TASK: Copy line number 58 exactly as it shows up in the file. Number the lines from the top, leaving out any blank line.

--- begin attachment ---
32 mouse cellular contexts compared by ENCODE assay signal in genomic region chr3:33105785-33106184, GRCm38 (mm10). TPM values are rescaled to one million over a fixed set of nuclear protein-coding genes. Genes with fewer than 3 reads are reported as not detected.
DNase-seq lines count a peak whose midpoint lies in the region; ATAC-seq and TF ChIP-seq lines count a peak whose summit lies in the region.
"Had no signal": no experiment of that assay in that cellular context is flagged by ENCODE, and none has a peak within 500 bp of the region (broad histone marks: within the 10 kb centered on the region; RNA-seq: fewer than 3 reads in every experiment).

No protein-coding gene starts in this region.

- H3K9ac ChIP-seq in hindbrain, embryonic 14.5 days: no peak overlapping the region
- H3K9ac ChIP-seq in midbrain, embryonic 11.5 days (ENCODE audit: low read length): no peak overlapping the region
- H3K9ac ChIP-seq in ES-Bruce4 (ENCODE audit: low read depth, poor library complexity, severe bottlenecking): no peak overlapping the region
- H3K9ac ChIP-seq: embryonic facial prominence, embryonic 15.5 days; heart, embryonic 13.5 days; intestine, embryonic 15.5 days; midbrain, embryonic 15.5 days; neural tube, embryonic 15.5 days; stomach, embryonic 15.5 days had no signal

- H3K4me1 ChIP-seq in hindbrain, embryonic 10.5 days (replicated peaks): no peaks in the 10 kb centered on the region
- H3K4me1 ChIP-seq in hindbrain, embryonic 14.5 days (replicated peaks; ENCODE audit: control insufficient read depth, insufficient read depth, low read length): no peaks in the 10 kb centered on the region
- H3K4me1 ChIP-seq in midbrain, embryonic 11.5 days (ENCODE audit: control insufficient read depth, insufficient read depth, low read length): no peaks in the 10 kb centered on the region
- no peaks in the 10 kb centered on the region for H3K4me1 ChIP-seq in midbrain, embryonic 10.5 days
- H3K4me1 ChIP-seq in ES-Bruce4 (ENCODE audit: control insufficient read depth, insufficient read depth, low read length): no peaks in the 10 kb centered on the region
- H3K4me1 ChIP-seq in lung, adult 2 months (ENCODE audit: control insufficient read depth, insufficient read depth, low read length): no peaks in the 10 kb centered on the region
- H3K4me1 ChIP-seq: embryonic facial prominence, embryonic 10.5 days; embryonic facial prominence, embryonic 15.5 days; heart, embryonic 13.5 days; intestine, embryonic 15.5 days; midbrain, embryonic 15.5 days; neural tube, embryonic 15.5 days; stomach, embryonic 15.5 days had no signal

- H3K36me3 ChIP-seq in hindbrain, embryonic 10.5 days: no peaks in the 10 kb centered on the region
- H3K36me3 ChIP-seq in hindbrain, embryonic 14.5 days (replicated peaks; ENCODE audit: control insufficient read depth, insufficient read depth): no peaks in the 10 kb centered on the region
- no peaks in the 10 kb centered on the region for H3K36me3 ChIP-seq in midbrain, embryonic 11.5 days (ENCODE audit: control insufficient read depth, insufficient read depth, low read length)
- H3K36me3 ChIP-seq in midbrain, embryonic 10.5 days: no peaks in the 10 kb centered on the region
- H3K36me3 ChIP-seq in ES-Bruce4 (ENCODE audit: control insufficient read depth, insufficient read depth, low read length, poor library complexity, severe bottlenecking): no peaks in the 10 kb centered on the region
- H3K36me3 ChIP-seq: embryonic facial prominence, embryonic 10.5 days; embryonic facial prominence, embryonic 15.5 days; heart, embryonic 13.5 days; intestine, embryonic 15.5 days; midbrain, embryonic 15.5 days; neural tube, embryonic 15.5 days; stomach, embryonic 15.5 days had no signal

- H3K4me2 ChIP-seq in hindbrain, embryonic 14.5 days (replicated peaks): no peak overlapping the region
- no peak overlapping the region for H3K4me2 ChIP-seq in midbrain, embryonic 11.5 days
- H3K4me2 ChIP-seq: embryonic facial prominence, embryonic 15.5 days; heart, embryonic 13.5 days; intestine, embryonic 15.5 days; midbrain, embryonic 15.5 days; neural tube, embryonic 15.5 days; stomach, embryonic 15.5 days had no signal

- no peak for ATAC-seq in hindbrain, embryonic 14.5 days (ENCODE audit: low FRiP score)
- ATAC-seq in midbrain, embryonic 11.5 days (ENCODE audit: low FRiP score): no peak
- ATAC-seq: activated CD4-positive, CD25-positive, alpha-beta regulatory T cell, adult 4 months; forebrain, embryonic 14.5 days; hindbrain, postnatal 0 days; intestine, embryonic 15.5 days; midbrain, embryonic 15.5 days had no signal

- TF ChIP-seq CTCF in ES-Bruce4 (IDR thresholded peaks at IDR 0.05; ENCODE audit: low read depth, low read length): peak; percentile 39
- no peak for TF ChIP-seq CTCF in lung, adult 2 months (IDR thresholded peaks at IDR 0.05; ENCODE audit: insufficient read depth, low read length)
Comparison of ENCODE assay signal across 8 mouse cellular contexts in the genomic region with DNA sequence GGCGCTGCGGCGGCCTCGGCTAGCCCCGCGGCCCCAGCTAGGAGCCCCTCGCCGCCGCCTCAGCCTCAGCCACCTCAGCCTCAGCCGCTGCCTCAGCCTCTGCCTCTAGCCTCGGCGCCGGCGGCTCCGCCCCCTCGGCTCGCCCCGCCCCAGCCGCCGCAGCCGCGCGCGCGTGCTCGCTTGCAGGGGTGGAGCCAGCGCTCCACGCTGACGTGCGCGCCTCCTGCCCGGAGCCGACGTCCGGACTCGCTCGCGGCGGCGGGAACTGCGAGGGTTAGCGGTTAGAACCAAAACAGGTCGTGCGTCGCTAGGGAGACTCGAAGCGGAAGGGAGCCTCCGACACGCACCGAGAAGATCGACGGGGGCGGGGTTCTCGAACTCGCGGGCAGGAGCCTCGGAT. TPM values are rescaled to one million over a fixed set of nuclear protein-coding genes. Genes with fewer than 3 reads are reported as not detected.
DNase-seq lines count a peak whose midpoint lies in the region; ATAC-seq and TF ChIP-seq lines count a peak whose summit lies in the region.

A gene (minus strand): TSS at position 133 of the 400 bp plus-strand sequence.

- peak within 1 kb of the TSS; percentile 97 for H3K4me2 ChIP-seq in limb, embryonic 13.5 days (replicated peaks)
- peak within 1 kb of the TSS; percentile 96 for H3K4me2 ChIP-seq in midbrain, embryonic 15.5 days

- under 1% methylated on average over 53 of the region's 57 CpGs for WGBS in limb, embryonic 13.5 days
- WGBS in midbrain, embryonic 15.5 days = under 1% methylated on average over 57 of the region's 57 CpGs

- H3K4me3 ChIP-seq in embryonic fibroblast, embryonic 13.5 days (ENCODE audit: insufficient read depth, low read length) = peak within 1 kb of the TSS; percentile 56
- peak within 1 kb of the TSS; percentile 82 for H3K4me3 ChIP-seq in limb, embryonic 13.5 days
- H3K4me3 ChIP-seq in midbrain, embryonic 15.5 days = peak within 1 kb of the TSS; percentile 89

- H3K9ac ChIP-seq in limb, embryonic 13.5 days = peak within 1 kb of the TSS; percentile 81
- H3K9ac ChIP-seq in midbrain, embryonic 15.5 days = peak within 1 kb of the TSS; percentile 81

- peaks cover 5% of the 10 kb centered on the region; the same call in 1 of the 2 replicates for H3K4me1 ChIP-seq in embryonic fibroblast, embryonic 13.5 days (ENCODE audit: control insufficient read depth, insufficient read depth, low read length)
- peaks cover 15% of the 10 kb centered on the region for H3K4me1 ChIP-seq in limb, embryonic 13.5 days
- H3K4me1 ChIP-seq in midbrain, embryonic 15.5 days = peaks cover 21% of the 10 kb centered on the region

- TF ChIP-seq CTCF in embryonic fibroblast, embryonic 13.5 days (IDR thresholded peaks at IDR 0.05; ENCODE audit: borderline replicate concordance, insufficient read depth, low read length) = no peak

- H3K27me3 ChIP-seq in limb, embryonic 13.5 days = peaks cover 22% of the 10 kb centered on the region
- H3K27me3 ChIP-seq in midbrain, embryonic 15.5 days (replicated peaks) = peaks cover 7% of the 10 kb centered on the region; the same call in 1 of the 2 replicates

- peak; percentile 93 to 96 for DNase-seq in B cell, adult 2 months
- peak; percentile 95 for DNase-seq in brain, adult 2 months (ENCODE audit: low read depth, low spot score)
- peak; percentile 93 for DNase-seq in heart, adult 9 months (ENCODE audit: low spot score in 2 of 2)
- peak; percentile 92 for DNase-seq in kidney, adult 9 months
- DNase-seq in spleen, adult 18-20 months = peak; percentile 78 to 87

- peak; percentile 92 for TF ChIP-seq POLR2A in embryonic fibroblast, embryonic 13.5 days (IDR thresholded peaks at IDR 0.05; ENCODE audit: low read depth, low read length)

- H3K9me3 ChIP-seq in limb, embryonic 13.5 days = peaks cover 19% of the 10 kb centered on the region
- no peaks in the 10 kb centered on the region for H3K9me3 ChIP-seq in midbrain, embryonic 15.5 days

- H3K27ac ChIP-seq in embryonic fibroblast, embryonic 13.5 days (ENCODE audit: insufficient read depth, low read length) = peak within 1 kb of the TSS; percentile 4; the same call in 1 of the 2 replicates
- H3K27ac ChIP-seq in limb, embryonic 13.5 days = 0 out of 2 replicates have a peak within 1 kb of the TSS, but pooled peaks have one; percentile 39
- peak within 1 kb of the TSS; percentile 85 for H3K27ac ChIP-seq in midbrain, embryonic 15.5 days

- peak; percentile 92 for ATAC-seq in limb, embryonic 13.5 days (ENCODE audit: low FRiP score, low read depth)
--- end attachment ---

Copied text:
- peak within 1 kb of the TSS; percentile 85 for H3K27ac ChIP-seq in midbrain, embryonic 15.5 days